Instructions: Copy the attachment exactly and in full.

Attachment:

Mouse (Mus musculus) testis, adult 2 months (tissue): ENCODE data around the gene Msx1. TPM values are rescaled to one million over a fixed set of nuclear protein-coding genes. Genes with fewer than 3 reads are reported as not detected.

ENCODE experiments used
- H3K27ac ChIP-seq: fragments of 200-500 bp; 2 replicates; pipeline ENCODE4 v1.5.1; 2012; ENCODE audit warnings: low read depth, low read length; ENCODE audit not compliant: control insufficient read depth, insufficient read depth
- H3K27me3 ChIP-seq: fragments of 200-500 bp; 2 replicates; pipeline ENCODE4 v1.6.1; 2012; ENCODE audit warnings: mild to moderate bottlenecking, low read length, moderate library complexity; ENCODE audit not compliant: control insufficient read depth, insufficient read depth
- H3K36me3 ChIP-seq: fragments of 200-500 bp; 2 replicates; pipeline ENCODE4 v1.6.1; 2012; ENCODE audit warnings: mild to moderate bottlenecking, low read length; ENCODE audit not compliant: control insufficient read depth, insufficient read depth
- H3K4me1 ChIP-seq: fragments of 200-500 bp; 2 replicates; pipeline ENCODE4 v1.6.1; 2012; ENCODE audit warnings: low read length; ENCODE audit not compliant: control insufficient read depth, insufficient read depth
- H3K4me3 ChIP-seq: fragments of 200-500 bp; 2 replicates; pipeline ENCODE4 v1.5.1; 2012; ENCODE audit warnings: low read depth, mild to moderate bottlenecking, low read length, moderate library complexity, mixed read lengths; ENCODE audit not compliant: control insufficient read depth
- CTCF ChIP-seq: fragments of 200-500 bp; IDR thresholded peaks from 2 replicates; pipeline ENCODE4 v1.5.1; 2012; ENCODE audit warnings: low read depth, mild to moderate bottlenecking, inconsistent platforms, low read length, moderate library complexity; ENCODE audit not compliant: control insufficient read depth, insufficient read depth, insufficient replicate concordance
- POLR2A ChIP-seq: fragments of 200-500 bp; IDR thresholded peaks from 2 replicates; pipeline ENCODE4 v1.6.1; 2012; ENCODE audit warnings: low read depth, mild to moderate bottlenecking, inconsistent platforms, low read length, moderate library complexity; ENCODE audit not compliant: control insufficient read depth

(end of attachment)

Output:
Mouse (Mus musculus) testis, adult 2 months (tissue): ENCODE data around the gene Msx1. TPM values are rescaled to one million over a fixed set of nuclear protein-coding genes. Genes with fewer than 3 reads are reported as not detected.

ENCODE experiments used
- H3K27ac ChIP-seq: fragments of 200-500 bp; 2 replicates; pipeline ENCODE4 v1.5.1; 2012; ENCODE audit warnings: low read depth, low read length; ENCODE audit not compliant: control insufficient read depth, insufficient read depth
- H3K27me3 ChIP-seq: fragments of 200-500 bp; 2 replicates; pipeline ENCODE4 v1.6.1; 2012; ENCODE audit warnings: mild to moderate bottlenecking, low read length, moderate library complexity; ENCODE audit not compliant: control insufficient read depth, insufficient read depth
- H3K36me3 ChIP-seq: fragments of 200-500 bp; 2 replicates; pipeline ENCODE4 v1.6.1; 2012; ENCODE audit warnings: mild to moderate bottlenecking, low read length; ENCODE audit not compliant: control insufficient read depth, insufficient read depth
- H3K4me1 ChIP-seq: fragments of 200-500 bp; 2 replicates; pipeline ENCODE4 v1.6.1; 2012; ENCODE audit warnings: low read length; ENCODE audit not compliant: control insufficient read depth, insufficient read depth
- H3K4me3 ChIP-seq: fragments of 200-500 bp; 2 replicates; pipeline ENCODE4 v1.5.1; 2012; ENCODE audit warnings: low read depth, mild to moderate bottlenecking, low read length, moderate library complexity, mixed read lengths; ENCODE audit not compliant: control insufficient read depth
- CTCF ChIP-seq: fragments of 200-500 bp; IDR thresholded peaks from 2 replicates; pipeline ENCODE4 v1.5.1; 2012; ENCODE audit warnings: low read depth, mild to moderate bottlenecking, inconsistent platforms, low read length, moderate library complexity; ENCODE audit not compliant: control insufficient read depth, insufficient read depth, insufficient replicate concordance
- POLR2A ChIP-seq: fragments of 200-500 bp; IDR thresholded peaks from 2 replicates; pipeline ENCODE4 v1.6.1; 2012; ENCODE audit warnings: low read depth, mild to moderate bottlenecking, inconsistent platforms, low read length, moderate library complexity; ENCODE audit not compliant: control insufficient read depth